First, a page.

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Overview of Broadband Technologies

Overview of Broadband Technologies
A Broadband Internet Technical Advisory Group Technical Working Group Report.

Please direct comments on the substance of the report to

Executive Summary

Broadband internet access is central to our society and economy. Tens of billions of dollars are now being allocated for construction of new last mile connections - to connect the un-served and under-served - as well as to subsidize consumers’ subscription to broadband. But these construction grants and subscription subsidies may not always be informed by up-to-date information concerning the technical capabilities of various last mile network technologies.

Indeed, while some stakeholders may believe there is only one best network technology - fiber to the premises (FTTP) via passive optical networking (PON) - there is actually no one single best last mile technology, given the varied climate, terrain, time needs, and budgets for broadband construction and subsidization. This report aims to inform stakeholders about the various current and near-term capabilities of various network technologies so that they can make better-informed decisions about funding to support more and better broadband, given limited time, limited funds, and other factors and constraints.

The report covers in detail Hybrid Fiber Coaxial (HFC) networks, Digital Subscriber Line (DSL), Fiber to the Premises (FTTP), Licensed and Unlicensed Fixed Wireless Access, Mobile, Low Earth Orbit (LEO) Satellite, and Wi-Fi. Home network technology is also briefly explored, since the home network is such a significant factor aecting end user performance.

Bottom line: there is not one “best” technology - as factors like mobility, terrain, installed base, population density, local regulation, time needs, available construction labor and materials, cost, and so on mean that the answer is “it depends”. Across a wide geography of a state or the country, that “best” answer is often a technology-neutral approach that selects a mix of technologies that matches the geography, population density, cost constraints, time constraints, and other factors. For example, a state broadband oce may find that for a low number of passings in a very remote state forest can rapidly be served with LEO satellite service, while a small town can be served with a mix of Fixed Wireless, and new FTTP construction in the downtown core. Further, passings directly adjacent to or near existing FTTP and HFC networks may be met by these networks edging out with FTTP (for FTTP and HFC) or HFC.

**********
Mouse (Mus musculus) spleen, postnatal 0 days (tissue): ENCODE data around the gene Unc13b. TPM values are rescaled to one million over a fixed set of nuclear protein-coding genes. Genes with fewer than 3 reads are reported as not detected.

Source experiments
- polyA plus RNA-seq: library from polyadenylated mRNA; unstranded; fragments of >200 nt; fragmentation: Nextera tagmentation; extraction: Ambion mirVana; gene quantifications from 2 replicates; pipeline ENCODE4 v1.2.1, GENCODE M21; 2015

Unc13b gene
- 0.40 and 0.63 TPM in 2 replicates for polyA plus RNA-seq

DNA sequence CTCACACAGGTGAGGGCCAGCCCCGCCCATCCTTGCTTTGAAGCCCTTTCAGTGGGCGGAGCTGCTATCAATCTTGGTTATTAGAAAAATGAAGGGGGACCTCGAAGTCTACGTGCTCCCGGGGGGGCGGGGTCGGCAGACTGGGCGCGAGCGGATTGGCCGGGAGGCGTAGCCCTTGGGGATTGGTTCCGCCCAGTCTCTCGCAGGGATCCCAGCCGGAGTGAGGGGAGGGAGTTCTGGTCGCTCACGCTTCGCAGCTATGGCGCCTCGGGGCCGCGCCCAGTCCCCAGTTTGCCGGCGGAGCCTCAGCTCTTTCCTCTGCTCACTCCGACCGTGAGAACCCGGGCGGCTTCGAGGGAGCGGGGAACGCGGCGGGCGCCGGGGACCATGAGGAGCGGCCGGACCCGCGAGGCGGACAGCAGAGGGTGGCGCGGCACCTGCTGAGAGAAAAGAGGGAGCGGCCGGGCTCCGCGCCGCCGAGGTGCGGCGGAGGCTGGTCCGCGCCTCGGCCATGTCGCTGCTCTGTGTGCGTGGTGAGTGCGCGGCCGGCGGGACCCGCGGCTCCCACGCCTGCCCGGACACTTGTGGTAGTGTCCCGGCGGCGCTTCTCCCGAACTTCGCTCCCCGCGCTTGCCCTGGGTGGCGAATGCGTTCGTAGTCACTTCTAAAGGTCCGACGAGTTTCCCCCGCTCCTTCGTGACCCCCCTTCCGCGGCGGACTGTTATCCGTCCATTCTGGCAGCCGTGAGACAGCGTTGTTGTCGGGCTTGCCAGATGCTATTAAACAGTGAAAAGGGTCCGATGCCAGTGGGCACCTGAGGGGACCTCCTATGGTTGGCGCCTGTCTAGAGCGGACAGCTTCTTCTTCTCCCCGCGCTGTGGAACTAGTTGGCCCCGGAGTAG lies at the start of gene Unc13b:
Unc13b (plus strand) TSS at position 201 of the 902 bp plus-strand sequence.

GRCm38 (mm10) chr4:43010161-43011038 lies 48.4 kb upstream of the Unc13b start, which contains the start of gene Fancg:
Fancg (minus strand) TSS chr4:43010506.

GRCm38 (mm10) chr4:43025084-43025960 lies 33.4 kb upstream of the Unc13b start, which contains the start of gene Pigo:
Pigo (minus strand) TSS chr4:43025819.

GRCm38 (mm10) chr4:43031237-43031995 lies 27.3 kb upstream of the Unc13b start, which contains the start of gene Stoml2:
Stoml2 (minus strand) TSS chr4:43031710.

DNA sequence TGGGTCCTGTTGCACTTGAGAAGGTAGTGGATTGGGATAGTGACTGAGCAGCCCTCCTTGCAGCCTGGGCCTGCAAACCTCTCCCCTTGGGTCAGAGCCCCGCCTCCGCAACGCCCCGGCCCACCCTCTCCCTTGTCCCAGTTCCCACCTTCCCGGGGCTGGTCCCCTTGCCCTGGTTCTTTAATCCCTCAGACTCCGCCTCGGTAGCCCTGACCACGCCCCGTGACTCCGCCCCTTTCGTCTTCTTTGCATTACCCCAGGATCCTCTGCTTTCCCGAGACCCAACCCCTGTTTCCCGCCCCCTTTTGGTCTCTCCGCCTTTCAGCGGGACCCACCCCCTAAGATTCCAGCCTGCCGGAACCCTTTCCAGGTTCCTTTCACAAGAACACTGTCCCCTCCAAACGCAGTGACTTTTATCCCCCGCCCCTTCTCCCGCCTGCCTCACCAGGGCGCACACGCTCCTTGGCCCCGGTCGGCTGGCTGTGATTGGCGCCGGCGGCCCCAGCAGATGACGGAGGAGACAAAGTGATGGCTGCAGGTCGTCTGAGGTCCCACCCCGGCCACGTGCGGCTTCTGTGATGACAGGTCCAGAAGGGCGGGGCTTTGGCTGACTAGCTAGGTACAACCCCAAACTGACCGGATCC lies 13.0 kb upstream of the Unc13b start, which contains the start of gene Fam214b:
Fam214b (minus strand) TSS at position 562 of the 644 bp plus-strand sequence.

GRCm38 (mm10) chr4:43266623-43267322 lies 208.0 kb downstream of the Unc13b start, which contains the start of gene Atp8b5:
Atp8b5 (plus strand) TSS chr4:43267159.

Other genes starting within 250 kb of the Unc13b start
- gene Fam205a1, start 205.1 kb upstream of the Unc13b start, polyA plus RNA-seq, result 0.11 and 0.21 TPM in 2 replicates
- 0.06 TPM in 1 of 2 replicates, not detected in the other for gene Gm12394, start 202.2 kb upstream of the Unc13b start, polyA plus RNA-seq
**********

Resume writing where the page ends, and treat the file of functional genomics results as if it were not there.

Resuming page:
In addition, last mile broadband internet access network technologies cannot be considered on their own, when the goal is to deliver good performance to users, the middle mile and backbone networks’ performance is equally important. They determine how well-connected an ISP network is to destination networks that host popular sites and applications (such as video streaming), content delivery networks (CDNs), cloud providers, gaming networks, and others. It is worth noting that there continues to be a trend where content is moving closer to the last mile and that there are opportunities for innovation in these parts of the network that directly and significantly impact the quality of broadband for users.

Finally, it is important to bear in mind that speed (throughput) and (idle) latency are not the sole factors that aect broadband quality - working latency (network responsiveness) is emerging as a key performance factor. BITAG explored that topic extensively in our recent Latency Explained paper [1]. Reliability, consistency, and security are also emerging as key factors - such as routing security as explored recently by the BITAG [2].